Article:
The Thin Red Line
Blade Runner draws you to insight instead of just excitement. I love how the story twists from the original assumptions of its myth: from inhuman replicants who are far more human than us. To have all our memories, which will do us no good and be forgotten in the end, and yet is there a soul (the dove) that flies away in the end.
- Blade Runner: 30th Anniversary Collector’s Edition (USA/England) 1982, Warner Brothers
- List price: $64.99 (four discs)
Many find The Thin Red Line slow and the voiceover drives them nuts. They can’t see what it has to do with a war movie, but they don’t realize it isn’t a war movie. It’s an insightful look at the human condition on the level of Greek myth and the Bible. During the battle scenes, the voiceover asks, “Who is in charge here?” as we slaughter one another for fruitless dreams of owning the land. It isn’t a war movie, so don’t approach it as one.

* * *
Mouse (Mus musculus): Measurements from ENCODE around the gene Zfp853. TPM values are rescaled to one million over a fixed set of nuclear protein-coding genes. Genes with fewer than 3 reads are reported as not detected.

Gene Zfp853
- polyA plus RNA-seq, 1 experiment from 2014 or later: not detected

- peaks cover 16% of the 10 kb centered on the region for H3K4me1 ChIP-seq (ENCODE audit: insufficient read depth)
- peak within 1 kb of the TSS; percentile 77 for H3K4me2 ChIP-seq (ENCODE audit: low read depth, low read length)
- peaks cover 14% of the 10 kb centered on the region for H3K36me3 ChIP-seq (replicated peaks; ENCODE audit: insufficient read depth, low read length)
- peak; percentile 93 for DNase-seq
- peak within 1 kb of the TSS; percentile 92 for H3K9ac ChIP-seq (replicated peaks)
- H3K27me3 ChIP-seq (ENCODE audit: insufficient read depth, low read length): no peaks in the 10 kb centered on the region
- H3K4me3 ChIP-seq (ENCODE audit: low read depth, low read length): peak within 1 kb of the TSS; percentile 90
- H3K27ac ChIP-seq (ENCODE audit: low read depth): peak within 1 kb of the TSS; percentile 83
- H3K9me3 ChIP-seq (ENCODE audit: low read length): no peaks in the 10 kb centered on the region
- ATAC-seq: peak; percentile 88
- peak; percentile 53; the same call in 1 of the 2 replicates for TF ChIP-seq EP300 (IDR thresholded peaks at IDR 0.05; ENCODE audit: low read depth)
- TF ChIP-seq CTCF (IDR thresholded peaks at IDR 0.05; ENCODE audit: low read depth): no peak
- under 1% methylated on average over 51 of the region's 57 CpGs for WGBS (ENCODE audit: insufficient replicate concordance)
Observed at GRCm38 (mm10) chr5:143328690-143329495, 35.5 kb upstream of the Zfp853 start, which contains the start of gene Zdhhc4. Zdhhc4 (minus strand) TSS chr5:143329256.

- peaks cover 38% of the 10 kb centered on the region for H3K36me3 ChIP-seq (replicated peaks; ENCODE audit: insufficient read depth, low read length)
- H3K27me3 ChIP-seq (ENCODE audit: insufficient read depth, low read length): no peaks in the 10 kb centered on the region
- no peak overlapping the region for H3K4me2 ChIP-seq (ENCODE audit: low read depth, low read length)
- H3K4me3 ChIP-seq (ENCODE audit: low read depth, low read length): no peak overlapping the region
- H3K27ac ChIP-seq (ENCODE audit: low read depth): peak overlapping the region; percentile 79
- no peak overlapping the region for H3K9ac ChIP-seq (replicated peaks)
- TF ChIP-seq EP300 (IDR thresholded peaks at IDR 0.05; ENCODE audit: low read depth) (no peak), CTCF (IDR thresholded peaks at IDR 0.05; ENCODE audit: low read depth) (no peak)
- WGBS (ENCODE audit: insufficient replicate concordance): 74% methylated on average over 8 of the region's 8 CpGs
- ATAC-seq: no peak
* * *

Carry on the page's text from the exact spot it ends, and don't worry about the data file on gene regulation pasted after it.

- The Thin Red Line (USA) 1998, Criterion Collection
- List price: $39.95
Douglas Scott McCarron
Writer, director, musician; dougmccarron.com